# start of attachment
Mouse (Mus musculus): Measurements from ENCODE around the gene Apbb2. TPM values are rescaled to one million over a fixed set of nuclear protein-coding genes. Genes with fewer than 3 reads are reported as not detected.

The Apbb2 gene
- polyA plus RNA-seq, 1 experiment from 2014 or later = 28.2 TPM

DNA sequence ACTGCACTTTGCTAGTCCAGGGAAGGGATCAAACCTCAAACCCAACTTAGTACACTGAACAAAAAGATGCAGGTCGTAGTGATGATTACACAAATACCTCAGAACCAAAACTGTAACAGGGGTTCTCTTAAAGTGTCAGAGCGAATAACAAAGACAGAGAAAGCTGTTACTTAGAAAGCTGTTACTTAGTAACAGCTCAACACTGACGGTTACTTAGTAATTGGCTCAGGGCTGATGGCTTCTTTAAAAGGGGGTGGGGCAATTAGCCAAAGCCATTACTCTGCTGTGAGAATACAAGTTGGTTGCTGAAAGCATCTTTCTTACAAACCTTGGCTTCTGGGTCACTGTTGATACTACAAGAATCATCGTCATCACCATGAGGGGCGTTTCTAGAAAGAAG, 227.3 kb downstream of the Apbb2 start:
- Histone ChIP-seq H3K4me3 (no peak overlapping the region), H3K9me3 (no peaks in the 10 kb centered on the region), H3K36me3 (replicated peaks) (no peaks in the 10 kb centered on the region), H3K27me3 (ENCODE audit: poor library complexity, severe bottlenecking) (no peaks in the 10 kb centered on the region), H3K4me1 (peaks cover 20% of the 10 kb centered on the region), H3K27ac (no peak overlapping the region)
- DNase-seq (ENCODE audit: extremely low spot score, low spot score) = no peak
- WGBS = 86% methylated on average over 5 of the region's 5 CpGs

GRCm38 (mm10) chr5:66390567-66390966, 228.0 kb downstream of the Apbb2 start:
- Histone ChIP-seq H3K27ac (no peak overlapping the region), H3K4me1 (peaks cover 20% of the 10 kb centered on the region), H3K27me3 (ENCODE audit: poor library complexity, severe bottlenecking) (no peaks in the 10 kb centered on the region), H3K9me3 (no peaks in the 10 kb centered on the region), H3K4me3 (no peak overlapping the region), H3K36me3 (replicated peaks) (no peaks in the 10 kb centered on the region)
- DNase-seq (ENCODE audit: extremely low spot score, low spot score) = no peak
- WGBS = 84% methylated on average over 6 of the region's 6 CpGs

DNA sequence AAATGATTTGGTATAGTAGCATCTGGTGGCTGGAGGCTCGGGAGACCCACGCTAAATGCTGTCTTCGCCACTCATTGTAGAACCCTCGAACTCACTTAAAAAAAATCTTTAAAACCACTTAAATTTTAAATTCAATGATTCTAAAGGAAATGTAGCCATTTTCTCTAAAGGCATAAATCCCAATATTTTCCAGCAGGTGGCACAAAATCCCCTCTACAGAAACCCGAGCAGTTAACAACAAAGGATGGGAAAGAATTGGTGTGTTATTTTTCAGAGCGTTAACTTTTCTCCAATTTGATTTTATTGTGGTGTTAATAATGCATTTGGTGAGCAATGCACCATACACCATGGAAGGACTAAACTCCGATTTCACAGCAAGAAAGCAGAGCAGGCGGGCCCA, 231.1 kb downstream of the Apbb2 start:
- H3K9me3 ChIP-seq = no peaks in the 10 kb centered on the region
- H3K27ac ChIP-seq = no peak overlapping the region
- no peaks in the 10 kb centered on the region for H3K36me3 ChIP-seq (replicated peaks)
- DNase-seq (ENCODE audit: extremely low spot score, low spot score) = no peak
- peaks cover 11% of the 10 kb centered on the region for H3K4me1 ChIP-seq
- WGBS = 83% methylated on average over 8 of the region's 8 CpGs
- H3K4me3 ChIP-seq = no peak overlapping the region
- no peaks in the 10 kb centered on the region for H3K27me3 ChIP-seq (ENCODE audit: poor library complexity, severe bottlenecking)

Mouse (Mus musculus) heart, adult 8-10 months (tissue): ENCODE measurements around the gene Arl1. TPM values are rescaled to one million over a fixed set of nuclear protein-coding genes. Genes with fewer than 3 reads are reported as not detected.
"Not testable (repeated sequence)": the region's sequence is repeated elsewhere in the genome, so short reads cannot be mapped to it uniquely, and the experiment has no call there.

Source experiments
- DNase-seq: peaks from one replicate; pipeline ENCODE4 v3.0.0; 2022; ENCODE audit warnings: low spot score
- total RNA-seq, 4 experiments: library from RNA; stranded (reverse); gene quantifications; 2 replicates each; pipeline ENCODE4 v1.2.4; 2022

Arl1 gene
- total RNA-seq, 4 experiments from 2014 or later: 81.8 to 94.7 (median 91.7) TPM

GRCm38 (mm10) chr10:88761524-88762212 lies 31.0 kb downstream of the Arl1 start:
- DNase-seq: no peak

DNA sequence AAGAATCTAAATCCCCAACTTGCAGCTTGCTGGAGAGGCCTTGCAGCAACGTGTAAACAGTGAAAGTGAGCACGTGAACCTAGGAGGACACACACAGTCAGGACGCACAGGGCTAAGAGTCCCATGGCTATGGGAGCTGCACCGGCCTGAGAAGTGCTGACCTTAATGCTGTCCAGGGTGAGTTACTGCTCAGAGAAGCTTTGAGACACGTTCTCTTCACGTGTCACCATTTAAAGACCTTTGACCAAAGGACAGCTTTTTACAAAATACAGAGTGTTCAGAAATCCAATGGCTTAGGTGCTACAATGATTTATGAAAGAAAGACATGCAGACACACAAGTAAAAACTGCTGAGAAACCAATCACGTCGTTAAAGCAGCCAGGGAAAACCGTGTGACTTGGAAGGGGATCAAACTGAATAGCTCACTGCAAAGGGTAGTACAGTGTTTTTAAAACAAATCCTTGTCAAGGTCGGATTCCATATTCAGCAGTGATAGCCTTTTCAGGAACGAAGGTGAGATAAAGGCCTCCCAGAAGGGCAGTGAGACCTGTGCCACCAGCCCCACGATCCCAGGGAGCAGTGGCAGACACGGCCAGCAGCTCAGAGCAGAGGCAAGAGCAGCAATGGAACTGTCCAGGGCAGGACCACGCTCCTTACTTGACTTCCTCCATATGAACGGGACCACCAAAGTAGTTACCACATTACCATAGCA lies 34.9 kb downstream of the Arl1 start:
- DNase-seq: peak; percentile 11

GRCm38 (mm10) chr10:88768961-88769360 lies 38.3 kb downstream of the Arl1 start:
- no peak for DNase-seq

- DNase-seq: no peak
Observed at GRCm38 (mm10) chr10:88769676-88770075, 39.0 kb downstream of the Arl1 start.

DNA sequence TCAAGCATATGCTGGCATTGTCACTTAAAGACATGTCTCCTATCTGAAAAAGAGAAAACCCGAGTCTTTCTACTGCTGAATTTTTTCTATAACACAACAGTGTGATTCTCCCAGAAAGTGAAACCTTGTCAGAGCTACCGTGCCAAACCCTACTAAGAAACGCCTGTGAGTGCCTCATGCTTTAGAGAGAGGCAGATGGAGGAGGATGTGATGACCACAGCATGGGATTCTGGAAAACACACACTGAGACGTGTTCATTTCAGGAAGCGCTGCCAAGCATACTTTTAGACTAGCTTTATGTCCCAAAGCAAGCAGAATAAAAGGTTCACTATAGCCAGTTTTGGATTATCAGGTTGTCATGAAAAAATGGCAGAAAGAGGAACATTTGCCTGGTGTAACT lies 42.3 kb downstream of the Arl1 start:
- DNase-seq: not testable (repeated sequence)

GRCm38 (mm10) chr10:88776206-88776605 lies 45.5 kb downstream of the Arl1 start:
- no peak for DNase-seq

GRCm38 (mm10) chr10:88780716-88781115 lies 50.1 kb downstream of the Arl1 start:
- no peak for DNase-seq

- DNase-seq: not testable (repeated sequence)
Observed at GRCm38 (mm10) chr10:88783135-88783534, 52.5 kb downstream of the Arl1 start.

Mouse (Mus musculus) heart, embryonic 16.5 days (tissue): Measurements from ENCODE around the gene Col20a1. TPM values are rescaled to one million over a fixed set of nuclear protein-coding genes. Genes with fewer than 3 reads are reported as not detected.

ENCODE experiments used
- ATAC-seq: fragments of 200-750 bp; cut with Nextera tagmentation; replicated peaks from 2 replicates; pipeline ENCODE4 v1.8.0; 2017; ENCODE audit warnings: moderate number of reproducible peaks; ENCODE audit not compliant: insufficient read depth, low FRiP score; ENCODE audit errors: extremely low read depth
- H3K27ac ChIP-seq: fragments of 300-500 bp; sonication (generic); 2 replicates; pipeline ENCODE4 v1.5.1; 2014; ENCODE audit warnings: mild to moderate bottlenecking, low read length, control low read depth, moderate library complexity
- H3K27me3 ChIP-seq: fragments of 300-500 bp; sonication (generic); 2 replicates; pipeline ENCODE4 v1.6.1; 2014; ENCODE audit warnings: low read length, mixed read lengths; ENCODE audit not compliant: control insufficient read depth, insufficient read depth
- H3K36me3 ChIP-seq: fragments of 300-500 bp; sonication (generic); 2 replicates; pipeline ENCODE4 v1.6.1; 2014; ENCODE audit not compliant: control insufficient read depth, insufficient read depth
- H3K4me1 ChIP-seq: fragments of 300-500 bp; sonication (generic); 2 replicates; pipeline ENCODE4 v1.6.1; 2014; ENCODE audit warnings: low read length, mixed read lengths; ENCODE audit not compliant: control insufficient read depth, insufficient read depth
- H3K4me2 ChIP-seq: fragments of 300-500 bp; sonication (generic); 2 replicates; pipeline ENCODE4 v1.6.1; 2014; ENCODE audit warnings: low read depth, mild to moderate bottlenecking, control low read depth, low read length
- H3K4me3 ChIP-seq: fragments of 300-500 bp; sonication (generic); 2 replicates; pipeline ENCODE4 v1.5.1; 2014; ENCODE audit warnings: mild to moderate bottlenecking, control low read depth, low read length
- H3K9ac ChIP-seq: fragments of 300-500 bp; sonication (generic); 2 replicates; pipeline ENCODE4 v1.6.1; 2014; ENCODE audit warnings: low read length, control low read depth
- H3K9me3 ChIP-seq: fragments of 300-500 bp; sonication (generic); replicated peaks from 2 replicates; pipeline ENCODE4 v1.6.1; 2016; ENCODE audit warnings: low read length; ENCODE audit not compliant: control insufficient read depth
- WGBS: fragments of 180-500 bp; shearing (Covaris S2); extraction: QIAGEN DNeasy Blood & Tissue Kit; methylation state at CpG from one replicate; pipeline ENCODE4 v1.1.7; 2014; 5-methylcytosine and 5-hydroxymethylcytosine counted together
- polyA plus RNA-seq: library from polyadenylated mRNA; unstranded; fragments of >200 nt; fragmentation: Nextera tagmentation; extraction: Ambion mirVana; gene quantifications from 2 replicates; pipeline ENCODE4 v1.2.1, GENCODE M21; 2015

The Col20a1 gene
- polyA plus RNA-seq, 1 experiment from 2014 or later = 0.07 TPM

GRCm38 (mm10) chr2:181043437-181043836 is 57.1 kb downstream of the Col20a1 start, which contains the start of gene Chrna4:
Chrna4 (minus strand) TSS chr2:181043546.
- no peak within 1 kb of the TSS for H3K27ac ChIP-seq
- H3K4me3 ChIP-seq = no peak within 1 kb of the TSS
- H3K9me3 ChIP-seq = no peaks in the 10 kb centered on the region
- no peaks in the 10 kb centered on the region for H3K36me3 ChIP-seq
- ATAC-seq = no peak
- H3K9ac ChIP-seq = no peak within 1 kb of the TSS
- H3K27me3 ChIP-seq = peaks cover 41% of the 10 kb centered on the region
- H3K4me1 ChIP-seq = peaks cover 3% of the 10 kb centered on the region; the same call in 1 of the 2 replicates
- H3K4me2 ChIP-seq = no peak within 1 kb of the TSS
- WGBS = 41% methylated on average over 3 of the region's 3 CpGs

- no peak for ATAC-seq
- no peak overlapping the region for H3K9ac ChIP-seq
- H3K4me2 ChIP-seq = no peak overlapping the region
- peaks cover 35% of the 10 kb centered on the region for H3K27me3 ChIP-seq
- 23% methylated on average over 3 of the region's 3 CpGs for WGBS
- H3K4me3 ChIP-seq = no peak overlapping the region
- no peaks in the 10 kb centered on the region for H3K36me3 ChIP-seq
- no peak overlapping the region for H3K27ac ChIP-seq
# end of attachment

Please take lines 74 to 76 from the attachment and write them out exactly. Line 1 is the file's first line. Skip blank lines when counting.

- peaks cover 35% of the 10 kb centered on the region for H3K27me3 ChIP-seq
- 23% methylated on average over 3 of the region's 3 CpGs for WGBS
- H3K4me3 ChIP-seq = no peak overlapping the region